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Schools are supposed to be safe spaces for students to think and act freely without fear of being harassed by state officials.
No law exists which forbids students from protesting against their school’s regulations or administration. The constitution also gives them rights to political expression and peaceful assembly.
Apparently, Prime Minister Prayut Chan-ocha’s cronies do not care about these facts. If they do, police officers will not be inside schools to monitor student activities.
On Monday, a uniformed officer was spotted inside Ramkhamhaeng University telling university students to change the questions on their survey.
The question that disturbed the officer was, ‘should Prayut continue to run the country?’
The answers were overwhelmingly, NO.
Not only that, an administrator from the university also came to ask the university students to conduct another activity that is more “creative” than this.
In my opinion, the officer should not have been inside the campus at all. It is not part of his job to be asking university students what questions they can ask or cannot ask.
The administrator should also explain why she is siding on the side of authoritarianism.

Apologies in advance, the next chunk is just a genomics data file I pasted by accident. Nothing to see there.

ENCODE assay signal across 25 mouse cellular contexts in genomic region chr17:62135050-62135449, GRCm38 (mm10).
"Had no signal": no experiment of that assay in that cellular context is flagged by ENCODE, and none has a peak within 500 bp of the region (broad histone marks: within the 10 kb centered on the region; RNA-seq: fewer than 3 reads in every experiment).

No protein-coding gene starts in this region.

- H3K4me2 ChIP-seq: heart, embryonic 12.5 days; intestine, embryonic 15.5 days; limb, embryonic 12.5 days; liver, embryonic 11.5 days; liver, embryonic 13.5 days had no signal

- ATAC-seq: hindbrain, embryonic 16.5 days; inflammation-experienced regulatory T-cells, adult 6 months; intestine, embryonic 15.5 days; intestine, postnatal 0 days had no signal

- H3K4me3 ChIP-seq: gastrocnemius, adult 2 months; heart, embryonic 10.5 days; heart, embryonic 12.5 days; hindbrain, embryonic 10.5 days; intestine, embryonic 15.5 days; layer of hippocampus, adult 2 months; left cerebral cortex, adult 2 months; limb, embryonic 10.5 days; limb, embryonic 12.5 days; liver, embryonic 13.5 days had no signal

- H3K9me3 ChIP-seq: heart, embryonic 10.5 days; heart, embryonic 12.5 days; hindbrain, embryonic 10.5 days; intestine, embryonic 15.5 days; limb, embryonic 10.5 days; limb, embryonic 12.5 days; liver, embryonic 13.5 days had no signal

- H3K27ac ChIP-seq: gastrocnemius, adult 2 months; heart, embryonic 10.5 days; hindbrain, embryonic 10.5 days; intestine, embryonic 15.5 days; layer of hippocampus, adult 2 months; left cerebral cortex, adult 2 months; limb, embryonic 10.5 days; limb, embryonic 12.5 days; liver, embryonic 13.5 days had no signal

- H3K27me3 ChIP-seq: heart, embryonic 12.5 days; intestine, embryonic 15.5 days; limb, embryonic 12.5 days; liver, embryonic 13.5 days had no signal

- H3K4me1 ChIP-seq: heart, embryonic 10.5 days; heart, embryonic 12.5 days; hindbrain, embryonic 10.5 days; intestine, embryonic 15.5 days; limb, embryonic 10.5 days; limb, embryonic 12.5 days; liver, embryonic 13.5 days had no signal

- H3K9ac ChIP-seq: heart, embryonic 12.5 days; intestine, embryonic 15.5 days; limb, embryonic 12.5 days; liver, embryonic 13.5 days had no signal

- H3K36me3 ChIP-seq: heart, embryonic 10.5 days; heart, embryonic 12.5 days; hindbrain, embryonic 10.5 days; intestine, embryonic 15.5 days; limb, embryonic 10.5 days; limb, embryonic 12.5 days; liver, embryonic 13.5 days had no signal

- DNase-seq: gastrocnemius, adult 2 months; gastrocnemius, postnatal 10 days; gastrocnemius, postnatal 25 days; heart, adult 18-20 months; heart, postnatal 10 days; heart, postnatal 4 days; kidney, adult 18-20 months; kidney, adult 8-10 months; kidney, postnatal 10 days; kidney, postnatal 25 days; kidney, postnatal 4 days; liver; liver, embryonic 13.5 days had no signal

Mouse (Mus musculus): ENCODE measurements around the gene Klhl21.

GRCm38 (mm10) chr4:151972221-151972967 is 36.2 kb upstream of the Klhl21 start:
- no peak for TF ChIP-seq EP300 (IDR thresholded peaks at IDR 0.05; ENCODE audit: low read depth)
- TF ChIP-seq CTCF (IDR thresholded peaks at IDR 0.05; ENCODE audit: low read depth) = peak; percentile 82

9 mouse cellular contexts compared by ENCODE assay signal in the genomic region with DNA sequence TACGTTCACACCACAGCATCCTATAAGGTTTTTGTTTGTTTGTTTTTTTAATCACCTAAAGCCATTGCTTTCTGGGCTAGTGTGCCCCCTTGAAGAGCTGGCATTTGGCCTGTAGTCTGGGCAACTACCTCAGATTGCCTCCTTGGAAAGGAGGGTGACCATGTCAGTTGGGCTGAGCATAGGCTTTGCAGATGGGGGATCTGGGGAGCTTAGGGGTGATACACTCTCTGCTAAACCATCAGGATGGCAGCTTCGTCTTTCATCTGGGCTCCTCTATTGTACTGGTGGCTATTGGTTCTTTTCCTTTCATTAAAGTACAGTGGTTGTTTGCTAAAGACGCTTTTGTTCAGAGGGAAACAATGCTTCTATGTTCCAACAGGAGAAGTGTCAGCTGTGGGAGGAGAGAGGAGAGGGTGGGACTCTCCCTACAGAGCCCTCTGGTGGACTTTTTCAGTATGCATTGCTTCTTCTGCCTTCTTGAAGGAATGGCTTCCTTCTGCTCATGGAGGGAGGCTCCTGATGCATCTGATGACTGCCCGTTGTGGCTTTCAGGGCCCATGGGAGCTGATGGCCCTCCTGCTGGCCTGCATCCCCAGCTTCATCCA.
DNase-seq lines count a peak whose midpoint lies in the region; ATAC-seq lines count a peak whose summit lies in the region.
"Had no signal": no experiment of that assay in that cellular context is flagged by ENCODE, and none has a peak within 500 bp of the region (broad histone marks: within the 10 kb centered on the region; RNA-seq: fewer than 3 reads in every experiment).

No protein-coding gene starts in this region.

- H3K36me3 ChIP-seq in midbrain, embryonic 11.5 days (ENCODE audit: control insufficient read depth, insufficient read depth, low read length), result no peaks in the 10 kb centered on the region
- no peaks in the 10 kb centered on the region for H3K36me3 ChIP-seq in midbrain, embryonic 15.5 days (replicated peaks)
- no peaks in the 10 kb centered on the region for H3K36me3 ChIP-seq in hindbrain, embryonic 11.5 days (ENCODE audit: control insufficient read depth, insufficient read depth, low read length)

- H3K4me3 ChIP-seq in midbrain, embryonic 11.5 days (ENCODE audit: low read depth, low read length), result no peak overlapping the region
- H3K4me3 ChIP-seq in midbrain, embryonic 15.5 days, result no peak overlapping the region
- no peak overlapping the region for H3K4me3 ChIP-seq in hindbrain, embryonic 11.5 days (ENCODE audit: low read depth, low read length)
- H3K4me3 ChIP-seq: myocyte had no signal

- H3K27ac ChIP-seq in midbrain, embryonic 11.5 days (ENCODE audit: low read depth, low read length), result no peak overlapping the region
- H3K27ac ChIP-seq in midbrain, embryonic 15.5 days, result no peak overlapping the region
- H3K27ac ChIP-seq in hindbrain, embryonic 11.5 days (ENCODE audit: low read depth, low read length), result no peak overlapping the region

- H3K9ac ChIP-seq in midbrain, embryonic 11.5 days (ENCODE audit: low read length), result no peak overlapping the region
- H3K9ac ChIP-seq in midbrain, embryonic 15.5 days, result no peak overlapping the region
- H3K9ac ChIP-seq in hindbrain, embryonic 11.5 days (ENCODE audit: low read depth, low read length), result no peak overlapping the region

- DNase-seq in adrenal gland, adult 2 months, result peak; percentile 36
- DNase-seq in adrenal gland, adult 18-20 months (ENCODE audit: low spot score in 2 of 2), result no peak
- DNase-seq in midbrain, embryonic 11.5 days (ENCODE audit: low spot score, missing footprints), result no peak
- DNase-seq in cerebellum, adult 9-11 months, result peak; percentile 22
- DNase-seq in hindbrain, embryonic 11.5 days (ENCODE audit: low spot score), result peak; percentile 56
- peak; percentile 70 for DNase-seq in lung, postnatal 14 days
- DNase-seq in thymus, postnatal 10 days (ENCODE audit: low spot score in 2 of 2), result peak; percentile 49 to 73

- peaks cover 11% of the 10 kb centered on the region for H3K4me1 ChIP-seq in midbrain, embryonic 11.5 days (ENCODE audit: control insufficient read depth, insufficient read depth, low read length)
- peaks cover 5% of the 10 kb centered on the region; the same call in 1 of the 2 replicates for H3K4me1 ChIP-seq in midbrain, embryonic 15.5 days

What I saw were students showing political awareness and curiosity and adults trying to stop them because they are scared.
It was an example of an unhealthy political environment where people are scared to question the leadership of the country. This is a direct result of the pro-military government’s program of intimidation and judicial harassment.
Another example happened this week on Tuesday when two uniformed officers were spotted inside Triam Udom Suksa School.
The officers were there to monitor a protest against uniform and hairstyle regulations.
The school said in a statement that students who failed to comply with new and stricter regulations could have their conduct score cut, teachers will not score their exam, parents could be called in, suspended and even expelled from the school.
None of this has anything to do with public safety so there was absolutely no need for the two officers to be there.
The police, which surely have more pressing concerns, should be commended for finding the time to harass and monitor students.
How fragile is the Thai state that this is the best use of police time.